Strange Indonesia Punishments for Quarantine Violations

By RodneyHatfieldJr for Into The Mind

Breaking quarantine is an extremely serious matter. You may be a carrier of the infectious Covid-19 virus and not recognize it. So these kinds of quarantines are set up to keep the general population safe. And if you break these required quarantines, you could receive a fine or even jail time. But a local Indonesia politician discovered a unique way to punish quarantine violators amid the coronavirus pandemic.


Kusdinar Untung Yuni Sukowati, head of Sragen Regency, has begun locking those intentionally disregarding the quarantine inside abandoned houses that are genuinely believed to be haunted. Sukowati noticed that many people traveling to Indonesia's densely populated Java Island were disregarding orders to isolate themselves for at least two weeks after arriving. So, the regency head decided to rely on local superstitions and fear to sufficiently punish potential violators.

Local villagers were ordered to convert abandoned homes into temporary detainment centers. Locals maintain a widespread belief that the buildings are haunted, a superstition connected to Indonesian folklore. Whether playing on superstitions represent a successful strategy to combat the spread of the coronavirus remains to be seen. But others on Java have attempted to use local folklore traditions to persuade residents to follow social distancing rules.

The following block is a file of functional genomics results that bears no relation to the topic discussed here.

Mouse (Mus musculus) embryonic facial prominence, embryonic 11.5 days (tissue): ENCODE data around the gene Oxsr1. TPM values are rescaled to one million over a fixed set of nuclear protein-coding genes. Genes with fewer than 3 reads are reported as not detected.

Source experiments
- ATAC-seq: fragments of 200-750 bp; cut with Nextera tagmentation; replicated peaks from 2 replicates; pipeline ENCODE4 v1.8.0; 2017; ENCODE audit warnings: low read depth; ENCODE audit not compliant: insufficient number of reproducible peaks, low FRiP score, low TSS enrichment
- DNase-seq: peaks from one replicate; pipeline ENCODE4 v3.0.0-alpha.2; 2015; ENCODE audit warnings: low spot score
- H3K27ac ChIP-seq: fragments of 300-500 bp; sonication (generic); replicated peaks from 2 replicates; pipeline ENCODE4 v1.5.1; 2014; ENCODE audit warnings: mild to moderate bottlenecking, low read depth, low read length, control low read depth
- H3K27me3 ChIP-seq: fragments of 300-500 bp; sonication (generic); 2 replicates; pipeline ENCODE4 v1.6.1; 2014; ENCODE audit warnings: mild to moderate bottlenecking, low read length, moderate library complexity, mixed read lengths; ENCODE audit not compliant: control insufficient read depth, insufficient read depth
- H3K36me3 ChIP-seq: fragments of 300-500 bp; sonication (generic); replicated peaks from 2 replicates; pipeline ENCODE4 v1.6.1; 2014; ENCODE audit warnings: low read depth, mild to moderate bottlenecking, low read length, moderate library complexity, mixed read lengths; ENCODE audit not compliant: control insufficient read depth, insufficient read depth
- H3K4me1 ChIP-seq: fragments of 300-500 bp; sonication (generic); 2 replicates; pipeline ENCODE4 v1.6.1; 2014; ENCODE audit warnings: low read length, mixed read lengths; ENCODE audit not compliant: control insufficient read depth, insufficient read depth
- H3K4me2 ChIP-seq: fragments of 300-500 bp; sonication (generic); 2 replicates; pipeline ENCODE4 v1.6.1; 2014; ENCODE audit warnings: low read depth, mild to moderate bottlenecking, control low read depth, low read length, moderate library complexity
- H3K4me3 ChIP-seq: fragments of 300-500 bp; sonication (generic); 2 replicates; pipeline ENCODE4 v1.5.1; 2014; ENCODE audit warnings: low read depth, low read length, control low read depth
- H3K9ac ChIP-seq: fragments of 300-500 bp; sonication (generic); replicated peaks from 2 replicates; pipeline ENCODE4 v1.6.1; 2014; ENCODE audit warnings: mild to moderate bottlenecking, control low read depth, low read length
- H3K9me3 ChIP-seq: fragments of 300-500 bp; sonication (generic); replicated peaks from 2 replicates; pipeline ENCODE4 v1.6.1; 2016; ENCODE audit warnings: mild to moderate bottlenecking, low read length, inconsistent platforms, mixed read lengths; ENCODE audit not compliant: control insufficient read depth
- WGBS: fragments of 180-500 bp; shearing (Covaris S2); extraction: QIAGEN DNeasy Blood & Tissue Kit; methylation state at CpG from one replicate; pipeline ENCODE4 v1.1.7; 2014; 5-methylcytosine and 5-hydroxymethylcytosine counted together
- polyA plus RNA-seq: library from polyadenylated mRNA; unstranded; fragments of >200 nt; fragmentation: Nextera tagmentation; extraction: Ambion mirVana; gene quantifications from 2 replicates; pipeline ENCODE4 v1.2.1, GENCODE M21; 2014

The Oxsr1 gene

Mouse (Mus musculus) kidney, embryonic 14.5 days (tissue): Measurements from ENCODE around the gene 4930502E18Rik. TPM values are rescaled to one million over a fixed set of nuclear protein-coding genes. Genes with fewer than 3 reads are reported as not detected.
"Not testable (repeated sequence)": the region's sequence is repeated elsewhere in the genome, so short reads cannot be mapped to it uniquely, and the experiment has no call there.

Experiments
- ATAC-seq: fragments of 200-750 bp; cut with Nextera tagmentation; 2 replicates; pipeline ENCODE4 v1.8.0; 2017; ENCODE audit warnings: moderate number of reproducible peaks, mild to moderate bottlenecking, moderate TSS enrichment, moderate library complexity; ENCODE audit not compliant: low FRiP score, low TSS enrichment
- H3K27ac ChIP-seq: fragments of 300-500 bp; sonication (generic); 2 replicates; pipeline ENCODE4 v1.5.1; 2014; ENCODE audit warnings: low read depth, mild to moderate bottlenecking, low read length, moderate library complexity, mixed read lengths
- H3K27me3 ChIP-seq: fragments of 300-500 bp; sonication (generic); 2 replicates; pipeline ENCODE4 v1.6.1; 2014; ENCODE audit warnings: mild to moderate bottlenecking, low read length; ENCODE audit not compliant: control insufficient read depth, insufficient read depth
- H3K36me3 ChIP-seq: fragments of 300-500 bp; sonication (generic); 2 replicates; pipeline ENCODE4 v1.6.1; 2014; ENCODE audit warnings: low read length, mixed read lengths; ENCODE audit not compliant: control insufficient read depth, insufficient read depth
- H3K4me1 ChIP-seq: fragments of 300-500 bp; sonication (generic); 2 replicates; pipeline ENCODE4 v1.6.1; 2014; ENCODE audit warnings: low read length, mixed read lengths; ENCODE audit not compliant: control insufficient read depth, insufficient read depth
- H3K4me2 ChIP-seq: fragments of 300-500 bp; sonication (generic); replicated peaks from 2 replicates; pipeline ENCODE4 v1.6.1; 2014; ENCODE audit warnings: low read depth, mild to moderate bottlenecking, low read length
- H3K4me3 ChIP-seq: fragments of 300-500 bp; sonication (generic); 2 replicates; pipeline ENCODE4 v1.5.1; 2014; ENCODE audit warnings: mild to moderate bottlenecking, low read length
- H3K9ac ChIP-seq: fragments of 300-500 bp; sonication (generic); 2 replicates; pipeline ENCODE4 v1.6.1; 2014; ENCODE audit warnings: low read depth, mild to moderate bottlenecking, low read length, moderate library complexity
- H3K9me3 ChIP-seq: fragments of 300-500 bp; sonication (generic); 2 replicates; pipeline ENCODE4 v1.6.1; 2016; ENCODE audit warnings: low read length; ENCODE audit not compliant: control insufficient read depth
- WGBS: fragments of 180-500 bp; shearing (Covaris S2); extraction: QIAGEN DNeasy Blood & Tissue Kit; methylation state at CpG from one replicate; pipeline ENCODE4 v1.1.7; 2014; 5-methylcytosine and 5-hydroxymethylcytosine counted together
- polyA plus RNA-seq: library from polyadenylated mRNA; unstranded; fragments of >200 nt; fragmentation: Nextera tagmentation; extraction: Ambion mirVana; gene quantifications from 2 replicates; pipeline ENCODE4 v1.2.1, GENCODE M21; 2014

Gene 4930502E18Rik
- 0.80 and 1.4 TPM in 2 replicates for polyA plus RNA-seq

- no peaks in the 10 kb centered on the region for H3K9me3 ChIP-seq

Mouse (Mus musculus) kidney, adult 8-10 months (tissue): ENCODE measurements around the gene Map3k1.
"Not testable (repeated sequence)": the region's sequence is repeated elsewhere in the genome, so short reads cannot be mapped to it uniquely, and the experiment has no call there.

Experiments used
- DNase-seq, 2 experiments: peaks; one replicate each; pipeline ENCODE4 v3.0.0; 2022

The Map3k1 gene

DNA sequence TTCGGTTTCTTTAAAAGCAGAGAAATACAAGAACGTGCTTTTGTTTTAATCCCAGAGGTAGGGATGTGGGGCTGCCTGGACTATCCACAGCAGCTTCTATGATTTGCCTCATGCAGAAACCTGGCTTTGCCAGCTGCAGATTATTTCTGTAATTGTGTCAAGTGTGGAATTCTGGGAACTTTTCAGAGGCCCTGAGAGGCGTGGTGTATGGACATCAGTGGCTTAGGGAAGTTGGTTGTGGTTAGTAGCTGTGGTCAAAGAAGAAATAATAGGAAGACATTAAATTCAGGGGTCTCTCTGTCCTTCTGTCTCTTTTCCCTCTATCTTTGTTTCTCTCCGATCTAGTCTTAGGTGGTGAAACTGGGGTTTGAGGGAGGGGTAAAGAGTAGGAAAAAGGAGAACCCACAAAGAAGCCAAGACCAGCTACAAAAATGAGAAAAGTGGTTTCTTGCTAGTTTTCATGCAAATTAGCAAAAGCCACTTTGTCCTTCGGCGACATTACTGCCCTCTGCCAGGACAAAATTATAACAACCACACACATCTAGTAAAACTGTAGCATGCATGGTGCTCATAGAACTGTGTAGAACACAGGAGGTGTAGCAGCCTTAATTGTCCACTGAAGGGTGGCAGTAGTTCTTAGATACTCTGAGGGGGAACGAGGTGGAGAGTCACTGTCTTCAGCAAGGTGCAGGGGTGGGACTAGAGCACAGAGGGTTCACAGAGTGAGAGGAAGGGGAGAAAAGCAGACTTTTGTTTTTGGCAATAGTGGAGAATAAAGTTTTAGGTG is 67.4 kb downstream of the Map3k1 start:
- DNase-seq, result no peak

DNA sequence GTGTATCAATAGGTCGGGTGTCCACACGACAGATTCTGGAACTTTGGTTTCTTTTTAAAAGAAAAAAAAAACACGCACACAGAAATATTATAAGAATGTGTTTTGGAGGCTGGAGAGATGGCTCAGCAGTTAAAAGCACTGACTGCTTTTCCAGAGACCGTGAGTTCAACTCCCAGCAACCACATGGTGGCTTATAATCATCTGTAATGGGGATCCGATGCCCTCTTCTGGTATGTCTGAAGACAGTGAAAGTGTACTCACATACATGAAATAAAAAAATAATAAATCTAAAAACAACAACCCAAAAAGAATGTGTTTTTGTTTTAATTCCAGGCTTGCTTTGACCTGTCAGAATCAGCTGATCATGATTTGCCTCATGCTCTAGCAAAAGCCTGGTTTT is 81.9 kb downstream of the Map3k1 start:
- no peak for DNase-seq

Kepuh Village, also located on Java, has been patrolled by ghosts in an attempt to frighten people into staying home, A local youth group and the police coordinated together to have people patrol the streets as pocong, ghostly figures wrapped in white fabric. The ghosts powder their faces white and then put black coal around their eyes. Those disguised as ghosts patrol the streets and jump out of the shadows at unsuspecting passersby in an effort to terrify them home. The ghost they are representing is called the Pocong.  A Pocong also known as shroud ghost is an Indonesian and Malaysian ghost that is said to be the soul of a dead person trapped in its shroud.

Would that work in the Western world? I harbor my doubts. Being stuck in a detainment center with possible Covid patients but it may be haunted. I would guarantee there would be a line sincerely wanting to be put into a possible haunted building. And I would hate to see someone dressed as a zombie or in a sheet telling people to get inside, it would most likely have the opposite effect.  I never said we were intelligent.

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